Social Work: The generic term applied to the various applied methods for promoting human welfare through the prevention and relief of suffering. In the late nineteenth century, social work was largely voluntary (notably as a charitable activity on the part of middle-class women), and aimed primarily at the alleviation o fmaterial poverty. In the period since the Second World War, social work practice has become increasingly professionalized, and now has a much wider remit embracing emotional and mental as well as economic well-being.
Contemporary social work tends to suffer from a lack of differentiation from the various other social services which comprise the modern welfare state. In Britain, for example, social workers have no legal obligation (and no practical resources) to deal with issues of unemployment, housing, and poverty—all of which are responsibility of other social services. What they are expected to deal with are the wide range of problems which diminish the ‘quality of inner life’; for example, problems and crises associated with adoption, fostering of the young and old, marital reconciliation, sexual and physical abuse, and people’s relationships with one another generally.
There are several models of social work practice. The ‘problem-solving’ approach involves the social worker in reinforcing the client’s emotional and organizational resources to deal with his or her difficulties. The various ‘psycho-social therapies’ stress the need for prior psycho-social diagnosis as a prerequisite for psycho-social treatment. Partly as a reaction against the deterministic and mechanical view of action implied in these approaches, ‘functionalists’ have emphasized the role of the social worker in helping (rather than treating) the client, by sustaining an appropriate supporting relationship with him or her. Other models are oriented towards behavior-modification, crisis-intervention, and short-term task-centeredness. In reality, practice tends to be characterized by eclectic pragmatism, rather than adherence to a specific method. Strong recent influences include feminist theory and anti-oppressive practice. Good recent overviews are Malcolm Payne, Modern Social Work Theory (1991) for Britain, and J. Heffernan et al., Social Work and Social Welfare (2nd edn., 1992) for the United States.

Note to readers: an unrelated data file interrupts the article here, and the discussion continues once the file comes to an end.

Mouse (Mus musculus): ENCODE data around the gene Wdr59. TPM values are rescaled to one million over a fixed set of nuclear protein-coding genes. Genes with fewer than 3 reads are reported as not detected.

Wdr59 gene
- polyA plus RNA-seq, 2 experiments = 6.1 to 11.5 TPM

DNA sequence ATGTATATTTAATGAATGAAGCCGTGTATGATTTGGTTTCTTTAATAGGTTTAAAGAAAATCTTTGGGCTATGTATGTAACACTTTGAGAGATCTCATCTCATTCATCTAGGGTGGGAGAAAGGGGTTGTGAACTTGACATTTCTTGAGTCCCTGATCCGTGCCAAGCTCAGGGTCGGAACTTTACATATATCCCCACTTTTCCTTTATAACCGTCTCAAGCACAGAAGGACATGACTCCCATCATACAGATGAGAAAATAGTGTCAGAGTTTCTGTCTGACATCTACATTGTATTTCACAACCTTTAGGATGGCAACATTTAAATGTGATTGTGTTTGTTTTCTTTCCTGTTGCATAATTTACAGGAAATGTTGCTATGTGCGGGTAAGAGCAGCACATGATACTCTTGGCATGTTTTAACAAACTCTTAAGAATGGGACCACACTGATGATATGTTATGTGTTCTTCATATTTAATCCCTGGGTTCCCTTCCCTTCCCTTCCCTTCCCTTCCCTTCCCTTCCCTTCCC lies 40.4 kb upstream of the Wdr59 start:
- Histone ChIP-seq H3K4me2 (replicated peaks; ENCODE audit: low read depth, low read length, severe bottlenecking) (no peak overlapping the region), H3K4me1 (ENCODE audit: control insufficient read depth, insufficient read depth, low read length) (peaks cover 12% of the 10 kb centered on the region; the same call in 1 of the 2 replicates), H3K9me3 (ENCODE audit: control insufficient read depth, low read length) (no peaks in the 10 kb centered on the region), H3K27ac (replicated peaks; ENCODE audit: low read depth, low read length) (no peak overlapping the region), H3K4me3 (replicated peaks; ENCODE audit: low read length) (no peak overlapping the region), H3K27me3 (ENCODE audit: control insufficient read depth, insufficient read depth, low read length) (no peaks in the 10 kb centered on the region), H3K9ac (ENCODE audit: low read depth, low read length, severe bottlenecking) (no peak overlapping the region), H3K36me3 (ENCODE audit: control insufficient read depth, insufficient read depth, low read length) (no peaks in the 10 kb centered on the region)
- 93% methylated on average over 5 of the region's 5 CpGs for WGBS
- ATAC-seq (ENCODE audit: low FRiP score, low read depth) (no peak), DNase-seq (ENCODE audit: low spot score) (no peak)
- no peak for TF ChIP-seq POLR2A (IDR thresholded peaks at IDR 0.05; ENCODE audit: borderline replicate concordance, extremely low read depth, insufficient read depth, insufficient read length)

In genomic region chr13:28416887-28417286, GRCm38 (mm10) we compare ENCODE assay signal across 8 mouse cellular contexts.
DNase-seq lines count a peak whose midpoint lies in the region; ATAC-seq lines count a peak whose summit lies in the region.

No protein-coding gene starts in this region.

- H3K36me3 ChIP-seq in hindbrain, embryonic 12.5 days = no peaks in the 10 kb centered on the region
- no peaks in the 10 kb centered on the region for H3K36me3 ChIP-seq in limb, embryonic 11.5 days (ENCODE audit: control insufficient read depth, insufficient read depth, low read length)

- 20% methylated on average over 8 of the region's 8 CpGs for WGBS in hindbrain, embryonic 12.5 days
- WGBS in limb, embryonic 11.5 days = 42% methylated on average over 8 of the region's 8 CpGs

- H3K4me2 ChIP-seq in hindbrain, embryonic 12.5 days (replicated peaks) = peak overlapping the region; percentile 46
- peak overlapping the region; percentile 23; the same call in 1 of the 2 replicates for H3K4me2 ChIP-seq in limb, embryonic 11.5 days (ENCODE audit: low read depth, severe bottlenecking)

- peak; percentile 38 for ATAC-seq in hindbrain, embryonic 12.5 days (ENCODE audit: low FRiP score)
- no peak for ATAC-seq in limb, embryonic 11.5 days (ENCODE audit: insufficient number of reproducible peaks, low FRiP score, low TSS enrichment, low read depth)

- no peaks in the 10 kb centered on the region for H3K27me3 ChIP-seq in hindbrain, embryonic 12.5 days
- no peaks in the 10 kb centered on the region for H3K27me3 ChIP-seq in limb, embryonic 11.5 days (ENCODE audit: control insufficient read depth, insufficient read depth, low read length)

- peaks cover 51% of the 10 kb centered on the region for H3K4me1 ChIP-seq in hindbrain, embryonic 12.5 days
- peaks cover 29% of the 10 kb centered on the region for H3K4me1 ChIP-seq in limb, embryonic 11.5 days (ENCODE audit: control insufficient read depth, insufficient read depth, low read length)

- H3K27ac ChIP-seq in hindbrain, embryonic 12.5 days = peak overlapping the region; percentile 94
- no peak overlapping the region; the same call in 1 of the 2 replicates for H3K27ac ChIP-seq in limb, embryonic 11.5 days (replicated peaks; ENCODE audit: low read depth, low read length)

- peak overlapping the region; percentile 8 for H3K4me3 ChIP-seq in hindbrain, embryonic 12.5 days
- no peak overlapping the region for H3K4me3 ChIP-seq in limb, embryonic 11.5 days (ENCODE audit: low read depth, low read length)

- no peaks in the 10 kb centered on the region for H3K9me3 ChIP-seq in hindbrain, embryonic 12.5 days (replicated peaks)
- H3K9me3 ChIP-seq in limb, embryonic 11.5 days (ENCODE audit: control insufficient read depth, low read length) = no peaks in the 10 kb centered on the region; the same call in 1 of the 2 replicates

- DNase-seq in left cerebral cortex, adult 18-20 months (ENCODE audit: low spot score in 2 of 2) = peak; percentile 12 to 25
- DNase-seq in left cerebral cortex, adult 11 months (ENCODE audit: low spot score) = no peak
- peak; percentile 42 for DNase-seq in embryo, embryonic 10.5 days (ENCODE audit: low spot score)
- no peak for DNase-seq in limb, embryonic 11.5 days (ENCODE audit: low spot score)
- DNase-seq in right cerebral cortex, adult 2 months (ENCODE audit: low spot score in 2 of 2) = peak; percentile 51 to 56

Not surprisingly, many outside observers have expressed concern at the periodic psychotherapeutic takeover of social work; similarly, given its inherently moral character, social work practice has been subject to repeated controversy involving those who view it as primarily a political tool—either for promoting or hindering social justice.
Excerpted from: Marshall, Gordon, ed. Oxford Dictionary of Sociology. New York: Oxford University Press, 1994.